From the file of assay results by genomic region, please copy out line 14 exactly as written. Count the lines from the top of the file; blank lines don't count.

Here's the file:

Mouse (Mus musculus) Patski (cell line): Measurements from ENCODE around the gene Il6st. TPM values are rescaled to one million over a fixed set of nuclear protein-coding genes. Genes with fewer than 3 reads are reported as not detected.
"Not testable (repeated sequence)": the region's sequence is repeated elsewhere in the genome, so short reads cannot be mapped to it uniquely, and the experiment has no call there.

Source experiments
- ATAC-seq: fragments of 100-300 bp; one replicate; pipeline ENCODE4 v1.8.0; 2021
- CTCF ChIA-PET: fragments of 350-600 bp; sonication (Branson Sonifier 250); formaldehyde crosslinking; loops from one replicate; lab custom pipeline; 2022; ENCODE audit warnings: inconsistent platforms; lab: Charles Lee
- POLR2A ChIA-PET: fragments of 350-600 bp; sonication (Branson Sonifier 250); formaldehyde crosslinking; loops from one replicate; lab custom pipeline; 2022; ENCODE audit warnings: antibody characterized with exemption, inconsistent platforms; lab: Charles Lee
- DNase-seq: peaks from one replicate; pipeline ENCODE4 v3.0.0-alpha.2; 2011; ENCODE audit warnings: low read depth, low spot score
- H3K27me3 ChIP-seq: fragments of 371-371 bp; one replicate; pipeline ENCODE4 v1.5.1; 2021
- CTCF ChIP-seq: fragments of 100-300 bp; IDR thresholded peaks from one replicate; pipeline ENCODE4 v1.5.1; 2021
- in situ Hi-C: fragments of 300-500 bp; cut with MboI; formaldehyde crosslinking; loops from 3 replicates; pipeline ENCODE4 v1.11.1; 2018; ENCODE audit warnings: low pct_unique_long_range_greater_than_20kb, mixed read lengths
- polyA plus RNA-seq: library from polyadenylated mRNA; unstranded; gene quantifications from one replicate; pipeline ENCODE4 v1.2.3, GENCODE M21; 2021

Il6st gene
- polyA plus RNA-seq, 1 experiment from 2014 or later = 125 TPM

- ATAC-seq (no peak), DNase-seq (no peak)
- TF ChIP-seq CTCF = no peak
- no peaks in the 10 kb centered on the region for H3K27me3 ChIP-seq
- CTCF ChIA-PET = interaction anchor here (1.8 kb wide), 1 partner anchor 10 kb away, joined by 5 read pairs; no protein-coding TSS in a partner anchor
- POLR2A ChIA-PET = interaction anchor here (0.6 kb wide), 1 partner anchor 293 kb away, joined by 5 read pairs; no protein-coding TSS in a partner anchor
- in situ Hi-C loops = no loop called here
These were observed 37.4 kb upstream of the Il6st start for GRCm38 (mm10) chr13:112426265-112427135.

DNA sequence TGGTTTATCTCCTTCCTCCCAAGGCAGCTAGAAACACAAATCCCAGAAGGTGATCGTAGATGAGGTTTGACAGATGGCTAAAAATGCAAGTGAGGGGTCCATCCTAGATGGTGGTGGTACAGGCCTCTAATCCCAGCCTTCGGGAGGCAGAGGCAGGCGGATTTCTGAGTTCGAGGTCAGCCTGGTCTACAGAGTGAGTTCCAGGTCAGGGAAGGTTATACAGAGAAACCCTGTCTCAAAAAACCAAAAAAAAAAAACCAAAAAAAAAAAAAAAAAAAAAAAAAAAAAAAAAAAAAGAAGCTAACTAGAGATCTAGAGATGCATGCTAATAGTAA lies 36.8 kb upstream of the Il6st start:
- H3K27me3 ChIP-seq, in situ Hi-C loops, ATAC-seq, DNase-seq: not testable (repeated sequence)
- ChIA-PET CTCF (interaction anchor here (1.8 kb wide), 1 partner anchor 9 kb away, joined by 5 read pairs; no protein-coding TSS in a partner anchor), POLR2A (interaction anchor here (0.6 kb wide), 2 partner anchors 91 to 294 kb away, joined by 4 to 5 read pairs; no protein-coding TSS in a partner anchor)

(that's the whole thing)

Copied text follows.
- ATAC-seq (no peak), DNase-seq (no peak)